By JIM TRAMMEL, Agritourism Monthly
FRANKFORT, Ky. – Your agritourism operation could benefit from a highway sign so more people passing by will know you're there.
The process of getting a sign can be confusing. Some of the costs are steep, but some are reachable. Your attraction and the connecting roads may or may not qualify you for the sign you would like. Others may have beaten you to the intersections you need. Or you might have to file forms with your city, county, local or regional tourism association, the state, and/or a state contractor.
To help you navigate these matters, we asked state signage program manager Steve Spradlin for the breakdown.
TODS Program (Tourist Oriented Directional Sign)
Regulations: 603 KAR 4:040
What they are: Blue 72-by-18-inch signs (on state highways only, not interstates), with up to two lines of white-on-blue type with the attraction's name, and possibly also a directional arrow and the mileage. See image above.
Who is eligible: The program is administered by Kentucky Logo Inc., under contract to the Kentucky Transportation Cabinet. Participants pay the cost to manufacture the sign, along with an annual fee.
Eligibility regulations: For the complete rules and regulations, see 603 KAR 4:040.
Contact: J.R. Jarvis at Kentucky Logo Inc. (502-227-0802). Before you call, determine how many signs it will take on how many state routes to guide motorists to your attraction (multiply your costs accordingly). Remember to plan approaches from all directions. J.R. will discuss your situation and determine your eligibility before sending you the application to complete and return.
If your attraction qualifies, there will be a site visit to plan the sign installation, and then Kentucky Logo will put up your sign.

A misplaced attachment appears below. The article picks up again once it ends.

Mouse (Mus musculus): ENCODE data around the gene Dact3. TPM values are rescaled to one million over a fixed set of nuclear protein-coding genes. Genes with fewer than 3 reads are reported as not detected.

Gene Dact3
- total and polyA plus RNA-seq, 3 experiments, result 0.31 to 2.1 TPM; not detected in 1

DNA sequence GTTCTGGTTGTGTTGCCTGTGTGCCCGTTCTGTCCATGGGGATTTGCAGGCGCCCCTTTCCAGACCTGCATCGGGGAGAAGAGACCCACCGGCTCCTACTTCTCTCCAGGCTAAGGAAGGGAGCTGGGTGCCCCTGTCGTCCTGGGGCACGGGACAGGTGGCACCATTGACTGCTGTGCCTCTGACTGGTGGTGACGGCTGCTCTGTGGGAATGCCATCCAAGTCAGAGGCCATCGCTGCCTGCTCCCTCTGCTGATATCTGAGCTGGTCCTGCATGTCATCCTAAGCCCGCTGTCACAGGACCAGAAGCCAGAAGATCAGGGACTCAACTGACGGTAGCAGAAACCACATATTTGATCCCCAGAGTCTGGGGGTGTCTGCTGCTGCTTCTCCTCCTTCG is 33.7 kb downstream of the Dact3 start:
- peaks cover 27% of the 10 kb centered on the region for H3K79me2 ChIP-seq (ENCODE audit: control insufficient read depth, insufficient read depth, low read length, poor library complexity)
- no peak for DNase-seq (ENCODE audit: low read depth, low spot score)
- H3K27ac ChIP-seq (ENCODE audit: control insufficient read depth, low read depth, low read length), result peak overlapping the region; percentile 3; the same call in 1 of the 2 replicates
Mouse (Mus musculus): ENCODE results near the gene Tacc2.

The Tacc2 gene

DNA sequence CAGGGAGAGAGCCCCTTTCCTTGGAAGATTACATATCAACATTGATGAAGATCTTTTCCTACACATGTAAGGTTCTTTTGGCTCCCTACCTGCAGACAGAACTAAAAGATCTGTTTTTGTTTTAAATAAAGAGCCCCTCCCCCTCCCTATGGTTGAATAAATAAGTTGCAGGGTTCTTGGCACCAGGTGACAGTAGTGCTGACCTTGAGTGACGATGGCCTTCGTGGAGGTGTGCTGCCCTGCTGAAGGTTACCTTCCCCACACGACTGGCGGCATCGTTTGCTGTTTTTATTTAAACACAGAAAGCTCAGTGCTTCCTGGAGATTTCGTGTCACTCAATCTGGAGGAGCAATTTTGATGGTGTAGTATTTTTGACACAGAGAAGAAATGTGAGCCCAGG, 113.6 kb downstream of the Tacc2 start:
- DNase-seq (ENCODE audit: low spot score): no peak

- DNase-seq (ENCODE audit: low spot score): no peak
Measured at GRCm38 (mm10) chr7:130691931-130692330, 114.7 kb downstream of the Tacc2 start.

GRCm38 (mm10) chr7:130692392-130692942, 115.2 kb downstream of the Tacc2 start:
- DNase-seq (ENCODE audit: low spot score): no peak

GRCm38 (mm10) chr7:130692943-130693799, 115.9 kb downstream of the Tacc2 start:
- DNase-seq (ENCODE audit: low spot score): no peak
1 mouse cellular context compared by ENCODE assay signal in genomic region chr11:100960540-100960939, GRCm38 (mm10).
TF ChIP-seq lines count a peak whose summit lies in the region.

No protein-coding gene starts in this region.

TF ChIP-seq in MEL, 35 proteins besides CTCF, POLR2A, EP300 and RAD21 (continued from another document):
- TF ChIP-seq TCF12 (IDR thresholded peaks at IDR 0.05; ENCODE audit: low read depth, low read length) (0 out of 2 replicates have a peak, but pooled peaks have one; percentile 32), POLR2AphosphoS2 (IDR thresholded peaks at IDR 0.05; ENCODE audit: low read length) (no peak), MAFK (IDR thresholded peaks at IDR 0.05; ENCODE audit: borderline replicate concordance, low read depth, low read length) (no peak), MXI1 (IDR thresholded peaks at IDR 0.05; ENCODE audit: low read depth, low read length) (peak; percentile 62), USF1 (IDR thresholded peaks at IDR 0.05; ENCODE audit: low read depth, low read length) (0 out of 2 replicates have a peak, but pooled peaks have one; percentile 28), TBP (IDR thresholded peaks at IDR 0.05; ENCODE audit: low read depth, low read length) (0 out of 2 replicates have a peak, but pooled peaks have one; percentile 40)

Costs: $216 per year annual fee; $200 covering and uncovering fee for seasonal operations; $450 cost for initial manufacture of the sign. $450 to replace stolen or damaged signs.
Regulations: 603 KAR 4:035
What they are: The familiar blue multi-panel signs, found only as you approach interstate exits, that list advertised Attractions, Camping, Lodging, Food, and Gas (in that order). These signs are usually placed starting approximately one mile before an exit ramp, at 800-foot intervals.
Procedure: As with TODS, companies apply to Kentucky Logo for erecting a logo sign or to rent a space available on an already-existing logo sign board. Call J.R. Jarvis at Kentucky Logo Inc.
These signs, much more numerous than the TODS, are a major revenue producer for the state. Media reports on state records indicate that Kentucky Logo remits over $150,000 to the state every calendar quarter, with an estimated 35 percent of those funds coming from this category.
Costs: $600 per year annual fee; $100 covering or removal fee; varying cost for manufacturing the sign depending on the colors in the logo; replacement cost for lost, stolen, or damaged signs.
Limited Supplemental Guide Signs
Regulations: 603 KAR 4:050
What they are: Large brown signs on interstates and other partially-controlled-access highways. This type of sign is a big-money (often five figures) investment, designed for high-traffic, high-volume attractions that draw visitors from a wide area.
Who is eligible: Any tourist attraction, agricultural included. The signs alert motorists to historical sites; cultural, recreational or entertainment facilities; or natural phenomena or areas of scenic beauty.
Sign proposals of this type must pass an extensive screening by the Transportation-Tourism Interagency Committee. Some of these screenings progress fairly quickly; others take longer.